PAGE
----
A misunderstood profession

Decorating is just one facet of design
Tuesday, February 7, 2012
By Paola Gavilanez

When asked what interior designers do, the majority of the public will answer, “They have a flair for accessorizing, a good eye for colour,and knowledge of fabrics and aesthetics to make a room beautiful.” But this is what decorators do. Decorating is an important part of what some interior designers do but only a small part.

Interior design is a misunderstood profession. This perception can affect designers’ ability to practice.

How do designers get the public to better understand the complexity of their work?

One way is to belong to professional organizations. These allow designers to have a united voice, advocate for the right to practice and educate the public.

IDC (Interior Designers of Canada) is the national advocacy body and representative for the provincial associations. The organization is actively working towards the goal of ensuring every province has pro’fessional regulation for the public’s protection. This would mean that in order to practice as an interior designer, a person would have to be a registered/professional member of a provincial association.

So, what about B.C.?

Things are moving in the same direction. IDIBC (Interior Designers Institute of British Columbia) is the design profession’s provincial association and regulatory body. Its title act regulates the use of the title, registered interior designer (RID), and it will hopefully soon have a practice act. As part of its commitment to advance the profession and align it with the rest of Canada, IDIBC has announced changes to the minimum education requirements for provisional membership (which, in turn, will affect professional membership).

Currently, interior design diploma graduates from a program that aligns with requirements of route four to take the NCIDQ (National Council for Interior Design Qualification) exam qualify for provisional membership. They must then successfully complete the exam within five years of admission to IDIBC. As of Jan. 1, 2015, graduates will be required to have a bachelor degree in interior design, at a minimum, to qualify for provisional membership. And as of Jan. 1, 2017, the minimum requirement will be a bachelor degree from a CIDA (Council for Interior Design Accreditation) program. CIDA is an international organization that accredits post-secondary interior design education programs in the U.S. and Canada.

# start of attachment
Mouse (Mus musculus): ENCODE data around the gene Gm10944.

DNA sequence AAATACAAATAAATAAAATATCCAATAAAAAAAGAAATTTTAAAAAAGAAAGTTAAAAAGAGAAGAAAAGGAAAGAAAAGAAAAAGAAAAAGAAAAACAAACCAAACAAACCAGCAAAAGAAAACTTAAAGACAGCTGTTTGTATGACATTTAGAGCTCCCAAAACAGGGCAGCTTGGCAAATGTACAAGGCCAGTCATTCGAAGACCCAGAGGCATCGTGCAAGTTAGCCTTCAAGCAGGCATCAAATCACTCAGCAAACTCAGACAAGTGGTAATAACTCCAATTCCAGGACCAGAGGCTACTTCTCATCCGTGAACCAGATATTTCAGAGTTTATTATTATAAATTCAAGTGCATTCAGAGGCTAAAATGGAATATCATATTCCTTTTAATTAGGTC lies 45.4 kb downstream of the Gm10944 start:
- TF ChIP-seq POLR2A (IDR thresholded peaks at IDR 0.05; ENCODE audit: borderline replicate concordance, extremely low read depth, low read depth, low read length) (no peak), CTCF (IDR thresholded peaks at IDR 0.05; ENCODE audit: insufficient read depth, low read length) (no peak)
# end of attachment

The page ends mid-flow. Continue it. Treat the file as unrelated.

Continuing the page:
B.C. educational institutions have been working towards providing students with options to fulfill these requirements, should they wish to do so:

  • The Art Institute Vancouver has a new bachelor of applied design in interior design.
  • British Columbia Institute of Technology (BCIT) is preparing a proposal for a degree in interior design. Proposed start date is September 2013. This will allow students to continue on from the diploma program.
  • Vancouver Island University offers a bachelor of interior design and will apply for CIDA accreditation this year.
  • Kwantlen Polytechnic University offers a CIDA-accredited bachelor of interior design.

Paola Gavilanez serves on the Interior Designers Institute of British Columbia’s board as vice-president of education. She is an instructor at Kwantlen Polytechnic University’s interior design program and does part-time pro bono design work. Paola can be reached at paola.gavilanez@kwantlen.ca.

3 thoughts on “A misunderstood profession

  1. Thank goodness this is being made clear to the public. It saddens me that a lot of people think that all interior designers do is decorate a home to make it pretty. I wish more people were aware of this.

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